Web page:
But don’t expect legalisation just yet.
1. It’s no secret that Brits are quite fond of drugs. So what exactly are we taking?
Every year, the Home Office conducts an annual drugs survey as part of its crime survey – they ask about 36,000 people about their drug-taking habits.
From this, they estimate that almost 12m people aged between 16 and 59 have tried at least one illegal drug at least once, while a little over 8% took at least one drug last year. That’s about 37% of the population who are technically criminals – mostly for toking on a spliff.
2. Which drugs you use depends a lot on your age.
Cannabis use peaks among teenagers – possibly because at that age, it’s easier to get hold of than booze. Ecstasy is more popular among those in their early 20s. Cocaine use is most common in their late 20s and their early 30s, presumably because it takes that long to earn enough to justify paying a day’s salary to act like a bit of a twat.
3. Age also determines where you take them.
Teenagers take them in parks and their friends’ homes. Older people stick to their living rooms.
4. How much you earn also makes a difference.
Cocaine and ecstasy are a bit like gambling: most popular among the rich and the poor, but shunned by those in the middle.
The more money you have, the less likely you are to try cannabis. Or alternatively, the more cannabis you use, the less money you end up earning. Whichever you prefer.
5. And so does race.
White people are typically far more likely to use drugs than black and Asian people. Mixed-race people are the most likely to use drugs, but this is probably because the average mixed-race person in Britain is roughly 19 years old and younger people take more drugs.
6. Yet surprisingly, drug use appears to be on the decline.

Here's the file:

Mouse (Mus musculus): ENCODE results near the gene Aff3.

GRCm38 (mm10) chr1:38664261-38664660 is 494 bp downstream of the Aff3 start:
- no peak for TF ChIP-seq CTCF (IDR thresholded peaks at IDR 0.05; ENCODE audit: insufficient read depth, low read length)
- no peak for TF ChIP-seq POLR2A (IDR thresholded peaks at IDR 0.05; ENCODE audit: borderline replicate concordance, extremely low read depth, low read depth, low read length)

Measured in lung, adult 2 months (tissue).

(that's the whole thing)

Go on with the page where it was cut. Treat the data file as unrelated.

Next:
The main decline is in the use of cannabis, but fewer people are taking class A drugs too. Cocaine use has fallen by a third since 2008.
7. And the decline is steepest among the young.
Young people traditionally use far more drugs than the old, but the gap is narrowing fast. Among those age 35 or older, drug use has actually increased in the past few years – albeit from a low base – even as it has declined sharply those under 24.
8. Fewer people are dying as a result.
Deaths attributed to the misuse of heroin or cocaine have both tumbled in recent years, as have deaths attributed to MDMA.
Among young people at least, there seems to be less serious addiction too. The number of people aged 18 to 24 entering treatment fell by roughly a third between 2008 and 2013.
9. So is the disastrous drugs war of the past 30 years coming to an end? Sadly, not quite.
Convictions and cautions of people for breaking drugs laws are still much higher than they were ten years ago. Some of those are for selling or distributing drugs, but most aren’t – plenty are otherwise ordinary people caught with a little cannabis.
10. More people are being stopped and searched too.
A little over half of searches are now on suspicion of possessing drugs, yet only 8% of these searches result in an arrest – down from 12% ten years ago.